China’s Looks to Improve Transparency on Climate Change

Public particip050409_china_protest_bcol7a.standard1ation plays a critical role in environmental discussions. Any good forward-thinking government should act in the best interest of their people. Public participation involves the input of citizens that lead to legislation decision making. Public participation should be a logical step in building trust and holding government officials accountable. Public participation is integral in article 6 of the UNFCCC that enables “public participation in addressing climate change and its effects and developing adequate responses.
Keeping within the spirit of Article 6, developing countries are slowly enabling public participation and education programs that help build awareness of the effects of climate change. China, even though it has a history of significant media censorship, has started campaigning and encouraging the public to learn and speak up on climate change. Today at COP24, the China pavilion hosted a presentation on its efforts to engage the public. Despite the many criticisms China faces in not doing more in combating climate change, one of the positive things about China is that it acknowledges that climate change is real. China has accepted that increased frequency and intensity of natural disasters.
China says that it is campaigning and hosting conferences that raise public awareness and transparency. Chinese media outlets are now implementing initiatives that enable greater access to the public. However, the media has also warned that the public responses should be objective and rational. The Chinese press is also filming a documentary on the effects of climate change in China.
Outside of the media, the Chinese government developed the China Center for Climate Change Communication. The organization is a collaboration between the Research Center for Journalism and Social Development of Renmin University and Oxfam Hong Kong. The organization’s mission is to exchange publications on climate change with other experts and NGOs.
Moreover, China is involved in joint ventures with India in building education programs that teach the value of conservation to young children. The program, called the Smart Cloud Campus Network, seeks to fundamentally change consumption behavior at an early age by developing lessons and activities that encompass the principals linked with the 17 elements of the SDGs published by the UNFCCC. The program’s secondary goal is to move towards making campuses carbon neutral.
China invited Greenpeace Poland to the discussion and served as a case study in which China hopes to follow in the same manner. Fifteen years ago, Polish citizens had no concept of renewable energy, nor the idea of climate change. Ten years of public awareness has started to shifted public perception favoring clean energy solutions. Surveys conducted recently in Poland show that 69% of the public wants to quit coal by 2030. The main message that helped initiate public climate action discussions by shifting from the climate change to human tragedies that affect community can also happen to us.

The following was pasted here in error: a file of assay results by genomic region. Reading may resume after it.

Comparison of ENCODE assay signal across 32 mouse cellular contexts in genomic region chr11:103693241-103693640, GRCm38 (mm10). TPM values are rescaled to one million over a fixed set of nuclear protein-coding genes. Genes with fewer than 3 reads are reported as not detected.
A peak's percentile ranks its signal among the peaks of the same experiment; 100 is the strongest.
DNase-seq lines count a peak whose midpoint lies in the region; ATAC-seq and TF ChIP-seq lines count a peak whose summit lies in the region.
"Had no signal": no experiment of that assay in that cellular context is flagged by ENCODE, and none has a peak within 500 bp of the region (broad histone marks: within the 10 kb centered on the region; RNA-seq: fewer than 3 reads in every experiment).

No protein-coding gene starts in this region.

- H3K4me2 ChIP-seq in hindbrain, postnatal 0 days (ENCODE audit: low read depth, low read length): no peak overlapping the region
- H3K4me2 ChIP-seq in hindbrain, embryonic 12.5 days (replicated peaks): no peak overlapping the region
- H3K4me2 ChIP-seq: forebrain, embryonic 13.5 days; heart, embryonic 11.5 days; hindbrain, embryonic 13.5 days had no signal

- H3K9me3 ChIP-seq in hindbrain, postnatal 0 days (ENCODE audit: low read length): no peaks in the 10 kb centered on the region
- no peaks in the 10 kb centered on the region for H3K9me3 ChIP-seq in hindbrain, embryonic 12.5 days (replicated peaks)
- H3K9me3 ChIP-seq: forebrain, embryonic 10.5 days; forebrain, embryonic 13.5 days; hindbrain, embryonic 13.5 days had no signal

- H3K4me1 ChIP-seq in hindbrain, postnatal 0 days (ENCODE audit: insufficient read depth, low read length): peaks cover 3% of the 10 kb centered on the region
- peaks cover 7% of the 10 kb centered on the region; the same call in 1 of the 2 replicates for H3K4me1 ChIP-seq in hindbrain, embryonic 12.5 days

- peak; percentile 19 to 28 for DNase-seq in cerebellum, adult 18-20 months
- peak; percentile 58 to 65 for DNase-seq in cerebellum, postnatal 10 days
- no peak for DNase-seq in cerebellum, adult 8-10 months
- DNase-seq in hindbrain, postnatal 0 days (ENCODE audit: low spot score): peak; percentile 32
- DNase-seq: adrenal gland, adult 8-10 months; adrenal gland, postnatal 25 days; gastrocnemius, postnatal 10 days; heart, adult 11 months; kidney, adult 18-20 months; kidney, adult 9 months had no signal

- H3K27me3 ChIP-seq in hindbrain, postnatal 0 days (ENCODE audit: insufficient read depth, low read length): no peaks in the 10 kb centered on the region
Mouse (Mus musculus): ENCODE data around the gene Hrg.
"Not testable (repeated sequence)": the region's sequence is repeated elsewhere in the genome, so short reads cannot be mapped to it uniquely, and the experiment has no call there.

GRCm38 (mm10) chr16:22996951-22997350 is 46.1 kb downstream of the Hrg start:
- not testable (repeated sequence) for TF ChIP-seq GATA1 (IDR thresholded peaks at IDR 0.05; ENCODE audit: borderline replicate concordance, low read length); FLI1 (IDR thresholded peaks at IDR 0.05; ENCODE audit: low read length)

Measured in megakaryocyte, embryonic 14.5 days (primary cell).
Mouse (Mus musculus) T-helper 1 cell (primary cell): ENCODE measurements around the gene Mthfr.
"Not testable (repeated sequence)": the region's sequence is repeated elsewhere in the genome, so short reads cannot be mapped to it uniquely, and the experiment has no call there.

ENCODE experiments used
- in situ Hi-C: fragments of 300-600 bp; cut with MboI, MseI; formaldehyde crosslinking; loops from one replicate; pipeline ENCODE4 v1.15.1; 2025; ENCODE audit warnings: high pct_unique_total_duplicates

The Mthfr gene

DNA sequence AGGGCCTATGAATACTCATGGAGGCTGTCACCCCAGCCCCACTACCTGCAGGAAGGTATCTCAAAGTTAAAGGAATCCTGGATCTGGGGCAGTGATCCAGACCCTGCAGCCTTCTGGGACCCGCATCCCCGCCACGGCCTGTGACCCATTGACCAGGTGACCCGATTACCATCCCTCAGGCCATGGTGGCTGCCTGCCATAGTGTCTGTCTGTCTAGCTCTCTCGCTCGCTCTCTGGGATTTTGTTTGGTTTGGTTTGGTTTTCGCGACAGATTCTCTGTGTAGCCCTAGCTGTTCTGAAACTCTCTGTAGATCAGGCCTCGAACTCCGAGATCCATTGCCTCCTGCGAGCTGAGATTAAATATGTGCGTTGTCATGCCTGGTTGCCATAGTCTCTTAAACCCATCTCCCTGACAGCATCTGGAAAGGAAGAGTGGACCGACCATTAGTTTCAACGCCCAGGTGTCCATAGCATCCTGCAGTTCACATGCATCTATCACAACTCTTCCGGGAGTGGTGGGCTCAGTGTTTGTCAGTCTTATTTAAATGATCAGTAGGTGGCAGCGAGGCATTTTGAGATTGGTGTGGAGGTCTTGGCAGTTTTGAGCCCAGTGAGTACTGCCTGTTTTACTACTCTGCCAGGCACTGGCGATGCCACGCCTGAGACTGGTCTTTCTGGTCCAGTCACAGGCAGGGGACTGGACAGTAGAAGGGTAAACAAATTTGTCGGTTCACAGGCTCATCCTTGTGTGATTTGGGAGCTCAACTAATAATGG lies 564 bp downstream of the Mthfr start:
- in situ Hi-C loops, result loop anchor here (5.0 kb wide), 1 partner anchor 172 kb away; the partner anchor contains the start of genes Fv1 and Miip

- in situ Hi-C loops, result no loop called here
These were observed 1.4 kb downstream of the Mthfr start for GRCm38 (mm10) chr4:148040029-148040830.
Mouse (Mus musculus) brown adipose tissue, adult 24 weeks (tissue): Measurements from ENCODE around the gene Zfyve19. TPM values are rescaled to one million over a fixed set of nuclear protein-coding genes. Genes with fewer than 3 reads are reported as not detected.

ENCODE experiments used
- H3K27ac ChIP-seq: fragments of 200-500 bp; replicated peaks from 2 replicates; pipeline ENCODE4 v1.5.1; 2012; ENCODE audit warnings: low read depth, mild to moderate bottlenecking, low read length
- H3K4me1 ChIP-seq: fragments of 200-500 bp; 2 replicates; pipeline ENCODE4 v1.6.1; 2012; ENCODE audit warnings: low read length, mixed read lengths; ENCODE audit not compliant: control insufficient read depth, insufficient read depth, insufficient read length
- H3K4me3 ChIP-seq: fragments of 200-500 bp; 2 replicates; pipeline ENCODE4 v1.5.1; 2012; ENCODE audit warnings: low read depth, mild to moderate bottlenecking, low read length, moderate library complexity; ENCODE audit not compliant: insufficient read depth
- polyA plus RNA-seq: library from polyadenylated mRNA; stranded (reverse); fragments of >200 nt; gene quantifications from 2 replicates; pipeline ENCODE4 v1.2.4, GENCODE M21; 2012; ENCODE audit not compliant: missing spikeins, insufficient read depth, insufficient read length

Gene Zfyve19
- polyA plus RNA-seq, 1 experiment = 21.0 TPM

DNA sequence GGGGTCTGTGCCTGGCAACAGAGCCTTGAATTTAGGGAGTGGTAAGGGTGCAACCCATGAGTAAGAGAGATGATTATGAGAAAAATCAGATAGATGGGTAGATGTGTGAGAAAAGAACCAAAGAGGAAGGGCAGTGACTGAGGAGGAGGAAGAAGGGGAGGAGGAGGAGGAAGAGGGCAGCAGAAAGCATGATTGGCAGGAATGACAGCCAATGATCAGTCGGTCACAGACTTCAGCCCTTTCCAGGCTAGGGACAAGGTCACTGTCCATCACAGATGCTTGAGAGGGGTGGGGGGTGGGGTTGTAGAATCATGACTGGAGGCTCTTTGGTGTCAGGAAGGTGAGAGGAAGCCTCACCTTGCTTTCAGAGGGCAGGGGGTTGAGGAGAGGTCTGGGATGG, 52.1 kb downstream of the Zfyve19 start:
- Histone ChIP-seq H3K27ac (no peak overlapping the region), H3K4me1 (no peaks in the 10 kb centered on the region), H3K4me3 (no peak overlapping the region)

At negotiation sessions at COP24, China’s comments and suggestions subtly give away its position to build in flexibility allowing a balance between economic growth and climate change. Although China is known for suppressing negative stories and opinions to save face, we must give China an opportunity of good faith to make good on its promises. After all, can you name a country who has not censored speech against its citizens? China’s commitment to climate change appears sincere. I hope they don’t disappoint us.

Not a Happy Camper: Negative Reactions to the First Round of Iterations.

udsmcducmvd0rebfmfu3Despite the extreme cold (even for Vermont standards), the negotiations sessions were really heating up today. Yesterday, the secretariat released the first round of iterations–basically edits to the draft text the parties were negotiating during this past week. Theoretically, iterations are suppose to capture all the parties’s options they would have to decide on next week. But if I had a dollar for every time a party said the word “disappointed” in their interventions, I’d have enough to buy my ticket back to Vermont.

Of the many disappointments, the most heated I’ve experienced was during the common time frame negotiations. The discussion here is about (1) when to require the parties to communicate their second NDCs, and (2) whether that decision should apply to all subsequent NDCs. The original draft text (page 41) contained four options: (1) communicate every five years, (2) communicate every ten years, and either communicate or update the NDC every five years, (3) communicate by 2025 and decide on either a five or ten year timeframe (yeah, it is a blend of options #1 and #2), or (4) each country can nationally determine when they want to communicate their NDCs.